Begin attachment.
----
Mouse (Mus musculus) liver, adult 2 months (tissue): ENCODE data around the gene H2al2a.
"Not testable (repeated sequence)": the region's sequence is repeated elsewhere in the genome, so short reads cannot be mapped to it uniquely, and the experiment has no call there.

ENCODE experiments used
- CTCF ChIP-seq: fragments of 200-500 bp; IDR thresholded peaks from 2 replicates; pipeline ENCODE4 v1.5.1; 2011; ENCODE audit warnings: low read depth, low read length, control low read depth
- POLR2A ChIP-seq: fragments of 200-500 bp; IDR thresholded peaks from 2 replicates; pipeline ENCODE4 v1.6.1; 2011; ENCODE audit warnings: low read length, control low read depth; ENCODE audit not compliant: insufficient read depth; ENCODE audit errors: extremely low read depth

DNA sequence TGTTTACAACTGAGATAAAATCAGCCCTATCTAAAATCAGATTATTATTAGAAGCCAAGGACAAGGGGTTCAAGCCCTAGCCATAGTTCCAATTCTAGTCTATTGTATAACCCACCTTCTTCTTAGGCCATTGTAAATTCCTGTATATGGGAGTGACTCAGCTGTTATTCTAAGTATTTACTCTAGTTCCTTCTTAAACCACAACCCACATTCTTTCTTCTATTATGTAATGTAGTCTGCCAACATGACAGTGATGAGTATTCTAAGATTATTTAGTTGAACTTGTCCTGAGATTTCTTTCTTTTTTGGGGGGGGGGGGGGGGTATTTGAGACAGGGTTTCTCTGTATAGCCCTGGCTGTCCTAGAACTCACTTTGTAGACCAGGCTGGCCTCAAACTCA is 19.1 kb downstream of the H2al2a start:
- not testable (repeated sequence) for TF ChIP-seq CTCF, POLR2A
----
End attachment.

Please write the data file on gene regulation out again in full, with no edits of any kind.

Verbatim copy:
Mouse (Mus musculus) liver, adult 2 months (tissue): ENCODE data around the gene H2al2a.
"Not testable (repeated sequence)": the region's sequence is repeated elsewhere in the genome, so short reads cannot be mapped to it uniquely, and the experiment has no call there.

ENCODE experiments used
- CTCF ChIP-seq: fragments of 200-500 bp; IDR thresholded peaks from 2 replicates; pipeline ENCODE4 v1.5.1; 2011; ENCODE audit warnings: low read depth, low read length, control low read depth
- POLR2A ChIP-seq: fragments of 200-500 bp; IDR thresholded peaks from 2 replicates; pipeline ENCODE4 v1.6.1; 2011; ENCODE audit warnings: low read length, control low read depth; ENCODE audit not compliant: insufficient read depth; ENCODE audit errors: extremely low read depth

DNA sequence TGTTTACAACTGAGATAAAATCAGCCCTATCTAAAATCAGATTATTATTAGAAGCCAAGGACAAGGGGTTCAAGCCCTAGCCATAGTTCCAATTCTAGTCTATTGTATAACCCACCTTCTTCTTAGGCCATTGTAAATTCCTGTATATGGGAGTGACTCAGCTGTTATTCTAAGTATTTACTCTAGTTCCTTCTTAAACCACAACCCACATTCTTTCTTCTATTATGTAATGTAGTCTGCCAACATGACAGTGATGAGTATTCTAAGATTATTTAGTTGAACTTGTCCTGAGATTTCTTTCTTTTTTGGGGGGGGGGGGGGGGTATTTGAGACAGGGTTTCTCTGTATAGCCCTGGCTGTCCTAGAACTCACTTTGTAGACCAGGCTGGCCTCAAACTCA is 19.1 kb downstream of the H2al2a start:
- not testable (repeated sequence) for TF ChIP-seq CTCF, POLR2A